illustration, two distant galaxies formed about
2 billion years after the big bang are
caught in the
afterglow of GRB090323,
a gamma-ray burst seen across the Universe.
Shining through its own host galaxy
and another nearby galaxy,
the alignment of gamma-ray burst and galaxies
was inferred from the afterglow spectrum following the burst's
initial detection by the
Fermi Gamma Ray Space
Telescope in March of 2009.
As seen by one of the European Southern Observatory's
very large telescope units, the spectrum
of the burst's fading afterglow also offered a surprising result -
the distant galaxies are richer in heavy elements
than the Sun, with the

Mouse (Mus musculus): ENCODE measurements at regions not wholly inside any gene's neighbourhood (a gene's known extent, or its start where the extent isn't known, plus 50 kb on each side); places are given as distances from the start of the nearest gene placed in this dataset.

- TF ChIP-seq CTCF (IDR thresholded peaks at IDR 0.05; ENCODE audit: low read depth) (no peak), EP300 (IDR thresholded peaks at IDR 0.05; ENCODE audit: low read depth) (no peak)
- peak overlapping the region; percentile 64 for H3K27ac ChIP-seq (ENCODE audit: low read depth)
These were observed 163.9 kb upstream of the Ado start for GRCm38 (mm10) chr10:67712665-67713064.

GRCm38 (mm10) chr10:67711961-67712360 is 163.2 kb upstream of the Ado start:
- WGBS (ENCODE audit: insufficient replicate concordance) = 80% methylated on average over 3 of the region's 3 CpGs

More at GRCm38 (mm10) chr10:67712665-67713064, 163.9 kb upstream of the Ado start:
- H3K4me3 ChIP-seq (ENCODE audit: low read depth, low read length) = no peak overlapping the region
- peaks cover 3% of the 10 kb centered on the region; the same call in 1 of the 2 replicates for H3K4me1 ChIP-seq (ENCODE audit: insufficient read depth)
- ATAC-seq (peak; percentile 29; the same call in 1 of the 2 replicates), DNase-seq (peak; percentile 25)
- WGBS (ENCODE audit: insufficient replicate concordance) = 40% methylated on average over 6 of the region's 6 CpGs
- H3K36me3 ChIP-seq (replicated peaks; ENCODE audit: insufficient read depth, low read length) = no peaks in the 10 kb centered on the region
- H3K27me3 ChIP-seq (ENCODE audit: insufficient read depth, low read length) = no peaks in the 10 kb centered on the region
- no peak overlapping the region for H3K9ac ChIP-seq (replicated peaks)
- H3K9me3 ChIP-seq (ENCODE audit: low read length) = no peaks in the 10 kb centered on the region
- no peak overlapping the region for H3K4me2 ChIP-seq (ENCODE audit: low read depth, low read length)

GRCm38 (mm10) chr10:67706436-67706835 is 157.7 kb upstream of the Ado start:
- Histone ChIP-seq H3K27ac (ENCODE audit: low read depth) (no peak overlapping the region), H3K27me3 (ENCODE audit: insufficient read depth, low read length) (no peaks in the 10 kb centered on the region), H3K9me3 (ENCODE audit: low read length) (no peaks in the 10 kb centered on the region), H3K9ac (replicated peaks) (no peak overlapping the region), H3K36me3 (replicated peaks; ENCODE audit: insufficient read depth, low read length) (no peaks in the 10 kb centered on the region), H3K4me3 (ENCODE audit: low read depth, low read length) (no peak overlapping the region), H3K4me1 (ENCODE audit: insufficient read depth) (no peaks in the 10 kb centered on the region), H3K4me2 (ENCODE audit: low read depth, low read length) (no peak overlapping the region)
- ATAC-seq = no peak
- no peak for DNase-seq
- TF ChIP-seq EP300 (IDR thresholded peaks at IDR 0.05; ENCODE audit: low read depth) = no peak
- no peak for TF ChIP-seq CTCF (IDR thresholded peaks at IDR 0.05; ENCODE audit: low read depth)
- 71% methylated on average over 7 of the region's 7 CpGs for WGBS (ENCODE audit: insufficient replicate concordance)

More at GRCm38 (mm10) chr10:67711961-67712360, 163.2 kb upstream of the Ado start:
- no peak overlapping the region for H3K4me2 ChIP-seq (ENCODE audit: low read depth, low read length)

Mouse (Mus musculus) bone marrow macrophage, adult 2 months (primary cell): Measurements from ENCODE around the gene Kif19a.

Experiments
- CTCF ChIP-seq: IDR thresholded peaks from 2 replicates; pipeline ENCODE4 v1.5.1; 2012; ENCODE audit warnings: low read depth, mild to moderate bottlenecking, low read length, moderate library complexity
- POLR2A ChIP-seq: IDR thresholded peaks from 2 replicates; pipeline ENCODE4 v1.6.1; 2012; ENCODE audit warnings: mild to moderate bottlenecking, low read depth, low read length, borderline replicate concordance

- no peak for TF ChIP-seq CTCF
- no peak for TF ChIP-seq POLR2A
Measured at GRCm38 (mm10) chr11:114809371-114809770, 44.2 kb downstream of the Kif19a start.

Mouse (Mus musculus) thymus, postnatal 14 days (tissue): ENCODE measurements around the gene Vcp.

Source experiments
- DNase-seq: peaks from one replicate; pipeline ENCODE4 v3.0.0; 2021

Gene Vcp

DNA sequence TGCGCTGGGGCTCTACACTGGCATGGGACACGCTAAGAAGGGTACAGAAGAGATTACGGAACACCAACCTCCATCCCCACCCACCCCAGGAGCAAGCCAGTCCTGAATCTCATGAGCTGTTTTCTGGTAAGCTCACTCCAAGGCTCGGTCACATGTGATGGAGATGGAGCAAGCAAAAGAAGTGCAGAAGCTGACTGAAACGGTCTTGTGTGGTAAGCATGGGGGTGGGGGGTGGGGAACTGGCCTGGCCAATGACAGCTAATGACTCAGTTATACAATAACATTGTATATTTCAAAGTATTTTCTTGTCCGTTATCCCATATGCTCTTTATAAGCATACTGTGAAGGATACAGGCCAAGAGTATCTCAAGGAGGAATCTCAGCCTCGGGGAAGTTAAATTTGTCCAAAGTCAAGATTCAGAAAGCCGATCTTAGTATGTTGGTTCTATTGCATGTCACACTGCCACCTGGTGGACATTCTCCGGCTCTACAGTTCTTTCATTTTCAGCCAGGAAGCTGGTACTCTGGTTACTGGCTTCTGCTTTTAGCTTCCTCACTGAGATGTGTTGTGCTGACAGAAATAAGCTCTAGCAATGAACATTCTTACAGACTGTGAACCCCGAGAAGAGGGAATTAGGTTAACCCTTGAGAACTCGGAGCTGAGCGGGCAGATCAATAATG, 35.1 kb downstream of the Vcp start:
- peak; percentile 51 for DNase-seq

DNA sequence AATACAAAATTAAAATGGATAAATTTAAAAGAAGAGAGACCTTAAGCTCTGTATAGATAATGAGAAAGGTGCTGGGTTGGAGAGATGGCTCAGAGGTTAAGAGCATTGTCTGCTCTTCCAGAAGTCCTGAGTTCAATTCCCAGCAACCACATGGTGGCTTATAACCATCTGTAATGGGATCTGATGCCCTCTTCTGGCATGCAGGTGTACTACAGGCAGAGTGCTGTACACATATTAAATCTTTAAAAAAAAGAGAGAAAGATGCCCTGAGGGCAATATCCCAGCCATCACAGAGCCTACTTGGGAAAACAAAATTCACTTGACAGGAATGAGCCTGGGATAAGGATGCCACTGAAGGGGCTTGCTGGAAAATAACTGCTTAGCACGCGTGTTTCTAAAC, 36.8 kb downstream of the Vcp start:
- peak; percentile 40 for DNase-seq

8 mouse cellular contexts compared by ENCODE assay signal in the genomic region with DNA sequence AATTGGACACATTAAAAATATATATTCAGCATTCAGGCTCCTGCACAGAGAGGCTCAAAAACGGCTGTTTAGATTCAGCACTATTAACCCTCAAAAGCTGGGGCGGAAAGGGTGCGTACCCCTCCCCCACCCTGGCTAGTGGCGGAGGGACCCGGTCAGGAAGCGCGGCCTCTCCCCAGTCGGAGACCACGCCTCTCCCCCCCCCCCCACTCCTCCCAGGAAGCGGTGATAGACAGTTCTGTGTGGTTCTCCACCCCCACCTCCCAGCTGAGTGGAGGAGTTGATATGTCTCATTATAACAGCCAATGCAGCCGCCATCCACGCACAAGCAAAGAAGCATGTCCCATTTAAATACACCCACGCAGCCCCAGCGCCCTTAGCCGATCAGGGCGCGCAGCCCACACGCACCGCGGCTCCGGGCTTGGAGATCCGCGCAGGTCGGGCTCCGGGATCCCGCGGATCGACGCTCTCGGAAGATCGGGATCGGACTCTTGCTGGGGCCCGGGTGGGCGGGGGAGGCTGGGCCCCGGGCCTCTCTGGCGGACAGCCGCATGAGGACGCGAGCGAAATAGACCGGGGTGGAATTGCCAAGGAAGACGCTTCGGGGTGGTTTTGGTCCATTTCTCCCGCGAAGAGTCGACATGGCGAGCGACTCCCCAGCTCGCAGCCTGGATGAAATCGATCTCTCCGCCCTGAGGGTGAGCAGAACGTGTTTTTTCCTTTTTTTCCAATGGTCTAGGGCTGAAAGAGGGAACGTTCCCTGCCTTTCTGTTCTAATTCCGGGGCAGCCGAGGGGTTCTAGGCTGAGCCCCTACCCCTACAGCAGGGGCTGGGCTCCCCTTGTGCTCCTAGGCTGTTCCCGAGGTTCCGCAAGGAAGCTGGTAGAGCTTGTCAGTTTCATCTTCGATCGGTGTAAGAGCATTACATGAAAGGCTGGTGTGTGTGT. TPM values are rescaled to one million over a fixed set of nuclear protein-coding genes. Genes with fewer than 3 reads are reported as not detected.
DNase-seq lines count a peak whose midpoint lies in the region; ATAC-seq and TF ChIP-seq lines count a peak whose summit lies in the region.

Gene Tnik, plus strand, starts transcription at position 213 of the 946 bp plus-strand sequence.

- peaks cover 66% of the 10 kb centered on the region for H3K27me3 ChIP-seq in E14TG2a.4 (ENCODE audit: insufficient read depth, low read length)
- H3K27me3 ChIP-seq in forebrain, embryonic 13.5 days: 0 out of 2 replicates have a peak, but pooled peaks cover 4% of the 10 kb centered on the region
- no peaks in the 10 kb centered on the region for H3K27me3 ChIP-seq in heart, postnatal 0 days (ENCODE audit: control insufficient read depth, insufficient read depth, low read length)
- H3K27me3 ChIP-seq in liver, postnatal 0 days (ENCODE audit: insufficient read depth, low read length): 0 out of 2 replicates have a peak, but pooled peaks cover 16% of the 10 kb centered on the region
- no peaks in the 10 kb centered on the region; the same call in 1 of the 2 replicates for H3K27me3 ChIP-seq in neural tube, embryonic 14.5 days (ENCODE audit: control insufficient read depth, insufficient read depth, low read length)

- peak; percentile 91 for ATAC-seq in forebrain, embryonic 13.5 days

ever seen in the early Universe.
Heavy elements that enrich mature galaxies in the local Universe
were made in past generations
So these young galaxies have experienced a
prodigious rate of star
formation and chemical evolution compared to our own Milky Way.
In the illustration, the light from the burst site
at the left passes successively through the galaxies to the right.
Spectra illustrating dark
absorption lines of the galaxies' elements
imprinted on the afterglow light are shown as insets.
Of course, astronomers on planet Earth
would be about
12 billion light-years off the right edge of the frame.
L. Calçada -
Research Team: Sandra Savaglio